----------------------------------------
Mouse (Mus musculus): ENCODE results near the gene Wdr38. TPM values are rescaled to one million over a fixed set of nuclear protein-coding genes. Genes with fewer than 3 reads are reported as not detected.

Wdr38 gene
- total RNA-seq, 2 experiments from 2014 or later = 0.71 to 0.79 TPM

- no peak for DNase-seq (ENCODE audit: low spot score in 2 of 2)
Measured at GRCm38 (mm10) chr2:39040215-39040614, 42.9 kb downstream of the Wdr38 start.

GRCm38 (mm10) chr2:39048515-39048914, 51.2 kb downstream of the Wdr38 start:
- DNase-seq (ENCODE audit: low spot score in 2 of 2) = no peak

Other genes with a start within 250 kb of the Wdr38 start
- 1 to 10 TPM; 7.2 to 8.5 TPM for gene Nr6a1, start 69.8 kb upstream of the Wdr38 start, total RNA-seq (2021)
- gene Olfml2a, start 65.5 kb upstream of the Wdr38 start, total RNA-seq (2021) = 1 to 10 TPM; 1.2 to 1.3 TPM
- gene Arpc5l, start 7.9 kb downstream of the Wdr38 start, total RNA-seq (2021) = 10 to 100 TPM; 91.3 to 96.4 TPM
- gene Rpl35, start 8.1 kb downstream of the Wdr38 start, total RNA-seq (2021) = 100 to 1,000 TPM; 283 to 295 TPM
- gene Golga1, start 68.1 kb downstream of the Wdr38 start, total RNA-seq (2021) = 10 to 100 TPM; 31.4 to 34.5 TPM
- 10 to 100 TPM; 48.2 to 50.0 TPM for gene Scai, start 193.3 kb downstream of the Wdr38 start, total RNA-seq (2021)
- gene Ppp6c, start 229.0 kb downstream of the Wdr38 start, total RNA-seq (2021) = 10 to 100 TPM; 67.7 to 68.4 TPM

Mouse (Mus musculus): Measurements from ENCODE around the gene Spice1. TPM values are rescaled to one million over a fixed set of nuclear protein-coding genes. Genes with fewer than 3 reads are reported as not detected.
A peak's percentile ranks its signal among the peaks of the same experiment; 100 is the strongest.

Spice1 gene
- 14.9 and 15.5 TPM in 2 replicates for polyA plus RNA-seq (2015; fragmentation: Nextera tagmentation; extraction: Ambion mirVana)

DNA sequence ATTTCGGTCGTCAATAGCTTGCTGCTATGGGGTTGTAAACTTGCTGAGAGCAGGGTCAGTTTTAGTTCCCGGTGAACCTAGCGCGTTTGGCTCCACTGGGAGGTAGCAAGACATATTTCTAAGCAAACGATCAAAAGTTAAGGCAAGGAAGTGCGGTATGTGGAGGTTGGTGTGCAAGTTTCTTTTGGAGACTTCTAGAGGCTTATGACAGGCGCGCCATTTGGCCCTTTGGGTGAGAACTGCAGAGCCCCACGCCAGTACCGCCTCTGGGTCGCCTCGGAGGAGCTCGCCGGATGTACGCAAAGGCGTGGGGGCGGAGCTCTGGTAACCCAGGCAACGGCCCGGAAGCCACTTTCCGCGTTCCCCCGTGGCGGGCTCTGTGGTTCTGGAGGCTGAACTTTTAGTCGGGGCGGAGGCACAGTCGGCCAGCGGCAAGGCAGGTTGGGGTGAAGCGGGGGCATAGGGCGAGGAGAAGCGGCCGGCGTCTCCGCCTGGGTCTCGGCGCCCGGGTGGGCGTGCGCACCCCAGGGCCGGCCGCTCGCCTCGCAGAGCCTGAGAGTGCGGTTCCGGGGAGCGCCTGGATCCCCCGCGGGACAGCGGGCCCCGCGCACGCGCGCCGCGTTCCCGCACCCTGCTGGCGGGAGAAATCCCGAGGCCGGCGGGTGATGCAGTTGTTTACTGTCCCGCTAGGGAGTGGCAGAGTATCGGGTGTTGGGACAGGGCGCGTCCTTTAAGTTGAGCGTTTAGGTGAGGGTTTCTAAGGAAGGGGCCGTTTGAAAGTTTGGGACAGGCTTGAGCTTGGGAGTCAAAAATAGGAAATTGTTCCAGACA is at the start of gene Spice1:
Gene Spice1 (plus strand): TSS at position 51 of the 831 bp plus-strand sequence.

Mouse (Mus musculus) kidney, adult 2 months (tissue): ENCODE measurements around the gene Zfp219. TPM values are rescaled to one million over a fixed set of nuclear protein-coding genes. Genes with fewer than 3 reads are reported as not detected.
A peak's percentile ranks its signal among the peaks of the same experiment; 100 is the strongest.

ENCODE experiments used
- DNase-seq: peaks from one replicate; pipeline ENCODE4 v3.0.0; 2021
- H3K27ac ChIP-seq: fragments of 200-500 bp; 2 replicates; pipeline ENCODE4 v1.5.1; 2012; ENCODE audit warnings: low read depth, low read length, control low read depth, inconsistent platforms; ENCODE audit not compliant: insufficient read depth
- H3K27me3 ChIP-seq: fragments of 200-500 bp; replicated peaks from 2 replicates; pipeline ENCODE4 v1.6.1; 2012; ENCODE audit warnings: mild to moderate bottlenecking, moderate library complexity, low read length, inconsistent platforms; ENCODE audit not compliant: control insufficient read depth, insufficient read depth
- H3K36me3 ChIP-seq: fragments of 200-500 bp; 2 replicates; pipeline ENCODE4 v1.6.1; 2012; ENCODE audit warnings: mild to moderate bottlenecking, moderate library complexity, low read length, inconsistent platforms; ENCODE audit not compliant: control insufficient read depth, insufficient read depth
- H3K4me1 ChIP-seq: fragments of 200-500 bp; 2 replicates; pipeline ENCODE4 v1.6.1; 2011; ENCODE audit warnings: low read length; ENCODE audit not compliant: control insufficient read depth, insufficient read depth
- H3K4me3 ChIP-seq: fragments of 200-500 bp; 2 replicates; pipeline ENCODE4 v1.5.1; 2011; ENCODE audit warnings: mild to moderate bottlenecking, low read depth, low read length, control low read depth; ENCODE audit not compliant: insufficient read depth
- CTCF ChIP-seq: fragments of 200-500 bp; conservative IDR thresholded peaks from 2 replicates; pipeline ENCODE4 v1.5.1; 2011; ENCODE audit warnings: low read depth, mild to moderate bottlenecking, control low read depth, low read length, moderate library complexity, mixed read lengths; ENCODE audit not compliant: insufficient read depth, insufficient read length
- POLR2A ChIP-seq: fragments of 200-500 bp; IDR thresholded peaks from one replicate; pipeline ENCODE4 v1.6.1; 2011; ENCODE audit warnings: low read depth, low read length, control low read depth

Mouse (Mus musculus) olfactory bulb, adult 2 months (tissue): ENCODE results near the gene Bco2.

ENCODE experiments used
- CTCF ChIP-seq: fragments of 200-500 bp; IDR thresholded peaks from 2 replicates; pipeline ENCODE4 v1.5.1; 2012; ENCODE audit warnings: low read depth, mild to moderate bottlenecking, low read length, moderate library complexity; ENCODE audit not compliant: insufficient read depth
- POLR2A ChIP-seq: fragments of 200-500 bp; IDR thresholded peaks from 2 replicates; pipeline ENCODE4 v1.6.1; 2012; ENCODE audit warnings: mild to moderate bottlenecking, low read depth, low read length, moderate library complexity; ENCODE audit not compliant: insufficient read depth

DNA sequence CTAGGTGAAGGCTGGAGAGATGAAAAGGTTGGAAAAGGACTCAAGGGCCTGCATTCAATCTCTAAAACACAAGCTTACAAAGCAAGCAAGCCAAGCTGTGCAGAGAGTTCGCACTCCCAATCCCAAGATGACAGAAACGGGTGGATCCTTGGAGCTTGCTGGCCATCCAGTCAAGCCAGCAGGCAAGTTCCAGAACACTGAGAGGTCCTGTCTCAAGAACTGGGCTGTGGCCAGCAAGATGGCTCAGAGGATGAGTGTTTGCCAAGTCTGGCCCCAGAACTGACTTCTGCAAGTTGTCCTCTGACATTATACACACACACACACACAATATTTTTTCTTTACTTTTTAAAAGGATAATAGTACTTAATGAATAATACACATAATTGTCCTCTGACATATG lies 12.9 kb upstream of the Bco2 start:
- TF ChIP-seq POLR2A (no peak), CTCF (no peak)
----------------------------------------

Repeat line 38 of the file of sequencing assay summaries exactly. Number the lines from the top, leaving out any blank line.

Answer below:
- TF ChIP-seq POLR2A (no peak), CTCF (no peak)